Oregon, California has become the second state in the US to allow the sale of birth control pills over-the-counter. Women can purchase the pills after filling a questionnaire, and their overall health would be evaluated by trained pharmacists.
Pharmacists will have to undergo a mandatory session for prescribing the birth control pills. The pills can be sold to women if they qualify, based on the questionnaire. A new birth control law is set to come into effect on Friday in Oregon. Californians will also be able to purchase birth control pills after consulting a pharmacist in the case of women below the age of 18.
However, medical experts are advising women to consult doctors before buying pills as easy access to these pills doesn’t mean preventive healthcare is less important. Based on the questionnaire, a pharmacist will decide to prescribe the pills or not to women below the age of 18. Pharmacist can refuse to write prescriptions for religious reasons, but are required to refer the customer to someplace else.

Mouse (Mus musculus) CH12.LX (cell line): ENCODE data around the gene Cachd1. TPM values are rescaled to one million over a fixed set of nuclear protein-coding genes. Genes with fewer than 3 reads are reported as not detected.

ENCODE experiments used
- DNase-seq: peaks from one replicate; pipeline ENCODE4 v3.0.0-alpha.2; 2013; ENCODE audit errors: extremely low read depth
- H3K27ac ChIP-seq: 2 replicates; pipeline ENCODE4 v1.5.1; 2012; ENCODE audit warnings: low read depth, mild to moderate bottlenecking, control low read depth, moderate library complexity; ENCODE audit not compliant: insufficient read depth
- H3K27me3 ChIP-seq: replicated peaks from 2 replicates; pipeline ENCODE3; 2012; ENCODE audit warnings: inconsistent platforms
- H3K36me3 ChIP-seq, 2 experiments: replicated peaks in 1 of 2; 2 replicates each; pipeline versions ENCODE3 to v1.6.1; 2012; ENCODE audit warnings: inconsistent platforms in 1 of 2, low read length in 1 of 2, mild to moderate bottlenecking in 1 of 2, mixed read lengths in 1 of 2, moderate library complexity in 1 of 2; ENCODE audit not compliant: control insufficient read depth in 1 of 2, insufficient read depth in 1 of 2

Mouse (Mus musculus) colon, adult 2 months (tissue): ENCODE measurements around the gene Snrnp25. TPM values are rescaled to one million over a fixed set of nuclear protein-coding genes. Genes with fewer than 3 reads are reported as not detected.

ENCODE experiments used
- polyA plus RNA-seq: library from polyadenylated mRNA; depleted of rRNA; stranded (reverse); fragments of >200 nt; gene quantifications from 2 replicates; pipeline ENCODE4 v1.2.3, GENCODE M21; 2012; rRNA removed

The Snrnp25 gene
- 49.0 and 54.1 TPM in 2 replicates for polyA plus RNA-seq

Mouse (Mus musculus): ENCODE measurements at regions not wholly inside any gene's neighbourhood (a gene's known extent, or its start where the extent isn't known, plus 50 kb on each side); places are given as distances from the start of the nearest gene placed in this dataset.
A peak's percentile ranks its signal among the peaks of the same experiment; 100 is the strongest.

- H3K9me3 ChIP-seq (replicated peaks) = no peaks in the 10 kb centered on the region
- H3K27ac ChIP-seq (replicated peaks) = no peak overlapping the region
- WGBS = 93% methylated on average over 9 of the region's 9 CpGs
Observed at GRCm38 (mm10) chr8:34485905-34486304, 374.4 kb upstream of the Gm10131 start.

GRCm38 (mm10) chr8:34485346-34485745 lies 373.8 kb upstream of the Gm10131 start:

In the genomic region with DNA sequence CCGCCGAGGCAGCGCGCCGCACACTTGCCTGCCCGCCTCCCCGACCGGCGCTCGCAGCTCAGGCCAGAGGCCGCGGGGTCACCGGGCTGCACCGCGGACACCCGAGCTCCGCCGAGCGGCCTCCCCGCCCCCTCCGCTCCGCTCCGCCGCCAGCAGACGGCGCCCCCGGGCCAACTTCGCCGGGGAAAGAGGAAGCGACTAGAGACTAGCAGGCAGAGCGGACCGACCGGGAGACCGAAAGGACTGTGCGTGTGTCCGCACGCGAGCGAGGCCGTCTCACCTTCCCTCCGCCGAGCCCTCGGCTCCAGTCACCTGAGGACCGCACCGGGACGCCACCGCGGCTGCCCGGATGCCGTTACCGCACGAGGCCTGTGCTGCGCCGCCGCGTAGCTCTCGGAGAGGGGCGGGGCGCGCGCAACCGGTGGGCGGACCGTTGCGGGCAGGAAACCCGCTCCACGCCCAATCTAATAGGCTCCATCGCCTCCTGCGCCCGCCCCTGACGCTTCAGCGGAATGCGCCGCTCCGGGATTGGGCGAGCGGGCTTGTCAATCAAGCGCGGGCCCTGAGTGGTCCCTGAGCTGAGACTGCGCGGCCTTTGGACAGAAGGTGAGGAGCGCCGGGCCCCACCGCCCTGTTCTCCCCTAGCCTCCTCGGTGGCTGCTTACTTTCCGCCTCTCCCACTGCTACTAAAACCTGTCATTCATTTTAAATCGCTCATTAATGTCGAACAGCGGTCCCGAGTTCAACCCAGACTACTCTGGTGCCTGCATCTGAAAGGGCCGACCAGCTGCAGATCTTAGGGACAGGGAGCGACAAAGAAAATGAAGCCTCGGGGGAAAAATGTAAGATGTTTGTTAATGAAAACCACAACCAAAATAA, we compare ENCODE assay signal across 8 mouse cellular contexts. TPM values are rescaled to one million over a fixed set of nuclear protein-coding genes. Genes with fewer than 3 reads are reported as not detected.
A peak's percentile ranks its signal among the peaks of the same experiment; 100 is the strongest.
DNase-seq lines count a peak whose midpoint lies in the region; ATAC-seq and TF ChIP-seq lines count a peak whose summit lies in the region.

Some people are concerned the new law will discourage young women from regular checkups. Experts recommend regular visits to OB-GYN. According to the Center for Disease Control and Prevention, cervical cancer can be easily prevented by consistent doctor visits. Dr. Alison Edelman of Oregon Health & Science University told KOIN said further preventive care and making birth control accessible through pharmacist are two different things and should be addressed separately.
New laws in Oregon going into effect include a law to automate voter registration, a law allowing paid sick leave days for employees, and a law for changing the language on marriage certificates to more inclusive of same couples. Over 300 bills passed by lawmakers in 2015, will come into effect on January 1, 2016.[ Via ]